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THE NE W BEGINNINGS EDITION

wants to be a social media influencer. Bloomberg news nailed it: one-third of British children aged 6-17 expressed their wish to become YouTubers in a recent survey, which was three times more than those who wanted to become a doctor or a nurse. Malta isn’t exempt from an influx of influencers either. Tamara Webb, a motivational lifestyle guru who documents her daily updates, from life and love advice to enduring personal health issues, has got some 30,000 followers. Blogger and TV presenter Grazielle Camilleri is another local Instagram success story, sharing everything from travel images and outfit photos to red carpet snaps with her 78,000 followers. However, do you feel that social influencers are a good fit for your business? Richard Muscat Azzopardi, CEO of leading digital marketing agency Switch Digital says: “We work with influencers for brands regularly. Brands tend to use them because they offer the opportunity of endorsement and exposure in one message. When you're paying an influencer to promote your brand, you're getting to their followers in a way that is natural to the influencer and with their explicit endorsement. It is a riskier route to take than regular advertising since you have the potential of bad publicity if an influencer goes rogue or if they do something that does not match your brand values, even when they're not talking about you. Therefore, we always advise our clients to be very careful with their choice of influencers. Having said that, we’re entirely behind the use of influencers as an agency, because, when used well it's an extremely cost-effective way of marketing for brands, informative for audiences and rewards influencers for their hard work. “But I can understand why some may express some concern. Influencer marketing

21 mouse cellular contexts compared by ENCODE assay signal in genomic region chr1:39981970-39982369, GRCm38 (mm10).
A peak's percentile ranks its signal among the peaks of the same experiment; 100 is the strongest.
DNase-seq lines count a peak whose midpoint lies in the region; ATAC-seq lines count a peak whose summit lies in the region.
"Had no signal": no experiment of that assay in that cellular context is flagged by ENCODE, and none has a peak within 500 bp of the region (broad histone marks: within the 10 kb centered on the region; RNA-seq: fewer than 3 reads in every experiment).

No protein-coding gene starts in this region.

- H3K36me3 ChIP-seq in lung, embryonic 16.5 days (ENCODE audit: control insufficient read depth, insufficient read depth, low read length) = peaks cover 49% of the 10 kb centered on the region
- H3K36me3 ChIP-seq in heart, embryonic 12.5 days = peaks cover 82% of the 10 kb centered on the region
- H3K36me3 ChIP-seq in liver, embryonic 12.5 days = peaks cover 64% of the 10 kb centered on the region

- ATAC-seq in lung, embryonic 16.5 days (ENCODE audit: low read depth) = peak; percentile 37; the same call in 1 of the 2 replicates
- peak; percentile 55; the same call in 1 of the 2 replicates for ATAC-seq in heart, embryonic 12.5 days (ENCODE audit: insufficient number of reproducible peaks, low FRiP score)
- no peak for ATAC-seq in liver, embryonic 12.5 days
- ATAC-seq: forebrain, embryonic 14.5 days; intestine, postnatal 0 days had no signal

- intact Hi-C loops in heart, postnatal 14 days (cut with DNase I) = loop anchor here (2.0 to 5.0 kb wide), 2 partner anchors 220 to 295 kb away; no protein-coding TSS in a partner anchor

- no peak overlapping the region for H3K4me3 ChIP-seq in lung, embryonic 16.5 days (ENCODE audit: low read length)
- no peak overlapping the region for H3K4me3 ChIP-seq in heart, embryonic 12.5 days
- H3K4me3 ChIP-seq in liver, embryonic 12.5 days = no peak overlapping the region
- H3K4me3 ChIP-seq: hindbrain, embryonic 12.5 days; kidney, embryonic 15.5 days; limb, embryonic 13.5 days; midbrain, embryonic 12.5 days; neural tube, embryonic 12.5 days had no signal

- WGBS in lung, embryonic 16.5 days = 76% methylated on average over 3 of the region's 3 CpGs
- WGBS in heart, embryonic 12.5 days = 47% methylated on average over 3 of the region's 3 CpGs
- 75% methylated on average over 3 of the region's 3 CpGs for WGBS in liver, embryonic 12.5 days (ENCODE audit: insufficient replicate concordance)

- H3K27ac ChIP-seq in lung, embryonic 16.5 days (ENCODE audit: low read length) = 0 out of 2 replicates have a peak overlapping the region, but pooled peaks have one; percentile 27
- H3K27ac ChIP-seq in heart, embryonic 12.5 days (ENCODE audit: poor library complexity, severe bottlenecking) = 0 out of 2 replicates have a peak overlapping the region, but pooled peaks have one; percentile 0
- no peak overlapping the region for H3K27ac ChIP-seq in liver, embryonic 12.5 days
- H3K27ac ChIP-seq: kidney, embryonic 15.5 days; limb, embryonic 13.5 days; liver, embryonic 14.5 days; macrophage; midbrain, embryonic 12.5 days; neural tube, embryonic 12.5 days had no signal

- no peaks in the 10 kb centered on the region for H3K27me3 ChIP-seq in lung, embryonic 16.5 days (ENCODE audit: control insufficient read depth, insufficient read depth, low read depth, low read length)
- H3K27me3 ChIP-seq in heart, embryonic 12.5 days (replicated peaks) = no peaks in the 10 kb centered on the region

INSIGHT

has the potential of being exploitative and dishonest. However, it all depends on the influencer and the brand that's working with them. Regulation, and making sure that ads are marked as such, are not good protection from dishonest influencer advertising. Just like regulation does not stop dishonest advertising in any other medium. There are dangers, as with anything else, and it would benefit people if they could take more time to be aware of the content they come across in general and the agenda behind those who posted the content. Sensationalist coverage of the danger of influencers is naive and only helps to drive attention towards an issue that's a current symptom of a much larger problem.” →

INFLUENCER MARKETING HAS THE POTENTIAL OF BEING EXPLOITATIVE AND DISHONEST... HOWEVER, IT ALL DEPENDS ON THE INFLUENCER AND THE BRAND THAT’S WORKING WITH THEM

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Profile for Be Communications

MONEY MAY 2019 ISSUE 54